How I Use Notion
Posted: January 01, 2019
Before switching to #Notion, I struggled to pull together a set of reliable #[[Productivity Tools]] over the years. Generally, I’d find a new note taking app or a new todo app every 6-9 months, never sticking with anything beyond a year.
It’s hard to put to words what exactly I didn’t like about any one tool I used. What I suspect was going on was that subconsciously I wasn’t happy, for whatever reason, and my mind was on this artificial timeline. So when six months rolled around, I’d feel the urge to go googling for whatever was being billed as the next great tool.
In this #Article, I’ll briefly cover how I started using #Notion, and then give a more in-depth overview of how I use Notion today.
Notion ca. 2015 - source: archive.org
I first remember Notion from when I attempted to use it in late 2015. I didn’t really know what it was at the time. Someone had initially floated it to me as an alternative to Confluence, but I knew my company wasn’t ready to move away from Confluence yet. Even for personal use, I didn’t see the draw. I had Google docs, I had Things for tracking tasks and I had Evernote for taking notes.
Notion today - source: notion.so
Fast forward a few years and I found Notion yet again. By then I had gone through several iterations of my productivity stack, having used:
Not joking, I’ve used literally every single one of these apps extensively. ^^The core problem that I was trying to solve was integration. All of these tools had components that worked great, but none of them were integrated, or connected to any other apps in meaningful ways^^. Taking a note in Simplenote felt meaningless when I couldn’t connect it to a task in Things 3, or expand on it in a MacDown document. Yes, I could copy and manually tie all of these tools together via tagging, and organizing, but that’s a nightmare.
So in January 2019, I started using Notion and I’ve not looked back since. It has solved every problem that I’ve had with any other tool. It supports #Markdown, complex media types, #Taxonomy, organization, #Templates, and much more.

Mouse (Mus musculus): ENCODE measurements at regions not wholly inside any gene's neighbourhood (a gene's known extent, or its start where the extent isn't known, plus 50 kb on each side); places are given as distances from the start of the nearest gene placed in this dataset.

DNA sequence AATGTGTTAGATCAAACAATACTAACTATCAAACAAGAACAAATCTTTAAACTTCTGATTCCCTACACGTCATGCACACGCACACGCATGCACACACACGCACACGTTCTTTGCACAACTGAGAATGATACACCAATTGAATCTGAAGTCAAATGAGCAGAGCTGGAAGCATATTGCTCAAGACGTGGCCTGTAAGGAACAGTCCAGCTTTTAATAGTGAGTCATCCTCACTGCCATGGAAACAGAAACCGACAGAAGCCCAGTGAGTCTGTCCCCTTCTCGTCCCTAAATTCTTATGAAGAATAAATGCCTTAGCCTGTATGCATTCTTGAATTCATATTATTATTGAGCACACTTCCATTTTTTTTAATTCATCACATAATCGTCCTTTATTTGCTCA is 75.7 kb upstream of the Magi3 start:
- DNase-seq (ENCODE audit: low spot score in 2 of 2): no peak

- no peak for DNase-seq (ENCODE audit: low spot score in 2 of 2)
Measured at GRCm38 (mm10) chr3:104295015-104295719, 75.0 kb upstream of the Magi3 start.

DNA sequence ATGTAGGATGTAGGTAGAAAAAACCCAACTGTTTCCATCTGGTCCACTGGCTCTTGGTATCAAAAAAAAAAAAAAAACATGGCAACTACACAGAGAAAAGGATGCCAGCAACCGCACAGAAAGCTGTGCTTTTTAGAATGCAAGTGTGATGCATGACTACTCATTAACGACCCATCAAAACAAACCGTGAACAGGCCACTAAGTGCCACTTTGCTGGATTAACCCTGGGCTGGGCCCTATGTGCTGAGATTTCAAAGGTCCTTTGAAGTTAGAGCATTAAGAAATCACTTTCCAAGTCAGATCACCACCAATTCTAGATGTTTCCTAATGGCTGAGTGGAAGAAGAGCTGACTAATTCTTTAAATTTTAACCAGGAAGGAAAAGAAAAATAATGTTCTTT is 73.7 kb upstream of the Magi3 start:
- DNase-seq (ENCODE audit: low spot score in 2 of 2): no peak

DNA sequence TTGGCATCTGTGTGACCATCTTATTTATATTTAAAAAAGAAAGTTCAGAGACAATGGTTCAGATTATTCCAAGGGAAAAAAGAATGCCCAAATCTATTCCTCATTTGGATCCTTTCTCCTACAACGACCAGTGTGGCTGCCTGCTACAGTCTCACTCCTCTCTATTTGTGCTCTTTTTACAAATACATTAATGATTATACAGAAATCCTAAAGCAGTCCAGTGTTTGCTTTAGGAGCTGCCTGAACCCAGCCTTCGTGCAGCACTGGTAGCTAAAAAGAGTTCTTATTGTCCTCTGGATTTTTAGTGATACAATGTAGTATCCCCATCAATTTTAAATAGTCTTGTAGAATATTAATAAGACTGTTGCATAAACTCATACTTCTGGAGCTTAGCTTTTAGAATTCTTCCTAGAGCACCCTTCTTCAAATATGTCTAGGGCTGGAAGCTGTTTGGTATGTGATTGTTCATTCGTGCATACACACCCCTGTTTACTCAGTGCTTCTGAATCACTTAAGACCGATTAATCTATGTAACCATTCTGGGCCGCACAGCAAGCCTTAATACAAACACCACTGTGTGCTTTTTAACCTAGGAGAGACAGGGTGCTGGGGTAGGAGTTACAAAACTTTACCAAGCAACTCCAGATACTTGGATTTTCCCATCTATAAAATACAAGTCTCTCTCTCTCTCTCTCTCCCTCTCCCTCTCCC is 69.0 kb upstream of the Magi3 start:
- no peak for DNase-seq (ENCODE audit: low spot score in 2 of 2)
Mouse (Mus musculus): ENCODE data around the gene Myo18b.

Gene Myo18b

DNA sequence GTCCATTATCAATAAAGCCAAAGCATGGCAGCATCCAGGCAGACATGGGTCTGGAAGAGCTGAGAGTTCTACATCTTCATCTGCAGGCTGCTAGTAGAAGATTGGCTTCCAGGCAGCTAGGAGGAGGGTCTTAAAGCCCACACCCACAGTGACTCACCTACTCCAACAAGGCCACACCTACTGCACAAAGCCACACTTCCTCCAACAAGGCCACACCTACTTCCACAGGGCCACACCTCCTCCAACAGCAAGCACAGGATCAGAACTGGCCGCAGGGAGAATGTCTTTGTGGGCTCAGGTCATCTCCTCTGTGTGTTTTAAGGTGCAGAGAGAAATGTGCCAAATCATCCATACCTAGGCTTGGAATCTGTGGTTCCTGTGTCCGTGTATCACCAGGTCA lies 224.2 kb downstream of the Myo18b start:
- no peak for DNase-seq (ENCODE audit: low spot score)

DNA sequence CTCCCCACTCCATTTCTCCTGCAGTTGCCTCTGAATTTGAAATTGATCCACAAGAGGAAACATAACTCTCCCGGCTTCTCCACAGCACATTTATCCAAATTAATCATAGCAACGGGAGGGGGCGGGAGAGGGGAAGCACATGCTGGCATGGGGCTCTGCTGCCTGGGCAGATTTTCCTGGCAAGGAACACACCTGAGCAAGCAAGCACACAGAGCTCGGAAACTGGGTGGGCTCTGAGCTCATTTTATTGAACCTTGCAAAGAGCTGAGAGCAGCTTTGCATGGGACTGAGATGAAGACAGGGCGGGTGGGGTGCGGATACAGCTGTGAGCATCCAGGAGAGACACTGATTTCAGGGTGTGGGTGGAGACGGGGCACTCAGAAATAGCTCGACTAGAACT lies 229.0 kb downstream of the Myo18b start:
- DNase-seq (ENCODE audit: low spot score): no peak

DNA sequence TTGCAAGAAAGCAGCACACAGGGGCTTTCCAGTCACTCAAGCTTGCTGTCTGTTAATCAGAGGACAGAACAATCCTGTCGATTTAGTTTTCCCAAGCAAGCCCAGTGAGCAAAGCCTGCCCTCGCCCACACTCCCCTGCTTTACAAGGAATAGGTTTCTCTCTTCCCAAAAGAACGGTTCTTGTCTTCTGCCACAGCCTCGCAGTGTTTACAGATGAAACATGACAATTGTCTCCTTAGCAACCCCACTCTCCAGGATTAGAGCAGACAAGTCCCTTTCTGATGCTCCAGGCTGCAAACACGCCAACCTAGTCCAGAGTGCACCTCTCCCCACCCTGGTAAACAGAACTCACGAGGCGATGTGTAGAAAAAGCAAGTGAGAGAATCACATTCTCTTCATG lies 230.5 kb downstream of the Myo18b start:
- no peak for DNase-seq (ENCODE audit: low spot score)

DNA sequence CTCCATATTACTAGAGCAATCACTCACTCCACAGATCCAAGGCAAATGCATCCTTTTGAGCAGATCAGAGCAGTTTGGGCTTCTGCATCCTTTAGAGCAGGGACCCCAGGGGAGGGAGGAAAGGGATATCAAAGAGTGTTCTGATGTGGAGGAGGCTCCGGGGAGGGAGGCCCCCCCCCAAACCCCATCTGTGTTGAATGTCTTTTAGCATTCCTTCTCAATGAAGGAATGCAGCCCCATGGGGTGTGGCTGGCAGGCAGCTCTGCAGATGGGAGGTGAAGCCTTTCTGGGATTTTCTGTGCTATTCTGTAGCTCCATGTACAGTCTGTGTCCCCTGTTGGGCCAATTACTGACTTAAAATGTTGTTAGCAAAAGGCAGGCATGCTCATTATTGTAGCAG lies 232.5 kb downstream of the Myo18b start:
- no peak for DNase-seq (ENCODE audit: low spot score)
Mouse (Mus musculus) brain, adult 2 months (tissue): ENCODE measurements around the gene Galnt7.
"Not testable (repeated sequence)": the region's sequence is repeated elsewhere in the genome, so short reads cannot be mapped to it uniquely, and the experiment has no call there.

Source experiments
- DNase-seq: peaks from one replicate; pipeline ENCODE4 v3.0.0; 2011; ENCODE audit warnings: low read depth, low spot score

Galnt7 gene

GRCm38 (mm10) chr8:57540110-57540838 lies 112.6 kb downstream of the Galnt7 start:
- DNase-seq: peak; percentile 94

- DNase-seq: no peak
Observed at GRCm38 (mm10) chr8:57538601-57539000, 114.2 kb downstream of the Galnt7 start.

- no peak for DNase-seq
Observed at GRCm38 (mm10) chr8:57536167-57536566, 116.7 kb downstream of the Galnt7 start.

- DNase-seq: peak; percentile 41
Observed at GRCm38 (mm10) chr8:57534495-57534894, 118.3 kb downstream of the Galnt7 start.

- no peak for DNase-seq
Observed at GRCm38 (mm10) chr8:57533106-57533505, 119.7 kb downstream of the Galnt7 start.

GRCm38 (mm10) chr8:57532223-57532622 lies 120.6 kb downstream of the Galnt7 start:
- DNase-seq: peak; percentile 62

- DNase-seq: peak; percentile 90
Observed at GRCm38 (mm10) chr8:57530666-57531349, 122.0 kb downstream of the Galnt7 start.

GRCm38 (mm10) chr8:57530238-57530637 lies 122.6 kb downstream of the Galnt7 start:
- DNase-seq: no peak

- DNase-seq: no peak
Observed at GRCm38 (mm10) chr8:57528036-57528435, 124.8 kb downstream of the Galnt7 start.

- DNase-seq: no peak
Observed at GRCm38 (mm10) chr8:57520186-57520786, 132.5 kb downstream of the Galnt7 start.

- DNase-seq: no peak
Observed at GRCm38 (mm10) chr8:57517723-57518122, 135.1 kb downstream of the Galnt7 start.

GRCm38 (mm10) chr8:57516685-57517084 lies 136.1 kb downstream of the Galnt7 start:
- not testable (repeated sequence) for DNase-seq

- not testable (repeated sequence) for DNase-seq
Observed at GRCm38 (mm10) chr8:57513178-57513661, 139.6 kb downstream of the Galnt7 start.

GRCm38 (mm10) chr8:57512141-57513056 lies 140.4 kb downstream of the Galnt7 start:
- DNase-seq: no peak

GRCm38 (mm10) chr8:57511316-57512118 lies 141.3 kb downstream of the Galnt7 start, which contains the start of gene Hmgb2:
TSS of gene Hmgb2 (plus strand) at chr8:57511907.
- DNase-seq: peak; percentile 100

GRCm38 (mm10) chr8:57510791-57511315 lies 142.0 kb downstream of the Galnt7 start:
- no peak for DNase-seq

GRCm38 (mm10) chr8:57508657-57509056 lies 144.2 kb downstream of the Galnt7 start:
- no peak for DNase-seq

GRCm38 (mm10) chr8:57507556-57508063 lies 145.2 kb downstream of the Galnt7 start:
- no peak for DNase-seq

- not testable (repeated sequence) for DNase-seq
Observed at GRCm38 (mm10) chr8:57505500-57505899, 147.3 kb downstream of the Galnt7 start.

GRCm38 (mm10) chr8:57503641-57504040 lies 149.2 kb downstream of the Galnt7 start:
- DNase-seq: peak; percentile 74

My Notion Setup
My Notion settings
Create a custom #Icon. It looks better than an #Emoji, or at the very least use an image for your Notion space icon. It gives your space character. You’re going to be looking at this app almost every day, you’ll want to introduce character where you can.
I’m a #[[Dark Mode]] purist. I have dark mode on by default for any app that allows it, and I generally gravitate towards apps that have darker UIs. I don’t know if this is a habit from using a code editor for years, but I prefer the way it looks and it’s easier on the eyes.
I’m on the Notion personal plan ($4/m), which only allows one user. This has made collaboration with my wife a bit difficult at times because she doesn’t use it enough to justify the $16/m it would cost me. I do wish Notion would introduce a family plan.
That’s it for settings. Notion doesn’t have any extensive nobs or levers to pull just yet. I am hoping they release an API in early 2020 for building integrations and even using Notion as a CMS.
My notion space is split into two working sections, Personal and Work. I use these labels as tags and generally any top-level item gets tagged with either. The two exceptions are Launchpad, which is where I start the day. and Templates, which is where I store all of my templates. Everything else is either work or personal related.
My Notion navigation structure
Launchpad - where I start the day
To start my day I typically go through my emails, making todo tasks for follow-ups, and organizing those tasks by priority. From there I will go through the rest of my backlog of todos and figure out what I need to work on that day. Beyond that, it’s a blur of meetings, Slack discussions, and general startup chaos. Because of this, I need a solid foundation on which to start my day. Launchpad provides that foundation. From the most important links, to internal/external documentation. My Launchpad has everything I need to get going.
#Templates in Notion can be very powerful. Once I’ve settled on an #Outline that I like, I’ll save it as a template and store it in the Templates directory. From there, I can create copies of it for use within a Notion directory. If you’re not familiar with Notion’s template button, it allows you to quickly produce a series of page blocks either as their own separate page or as elements on an existing page.
In the future, I plan to leverage Notion’s #API (hopefully coming soon) to manage all of my content across personal, work, and web spaces. I plan to manage website content, social media content, and even product-related content, centrally with Notion. This would bring Notion closer to Airtable in terms of functionality, but with a far superior #UX.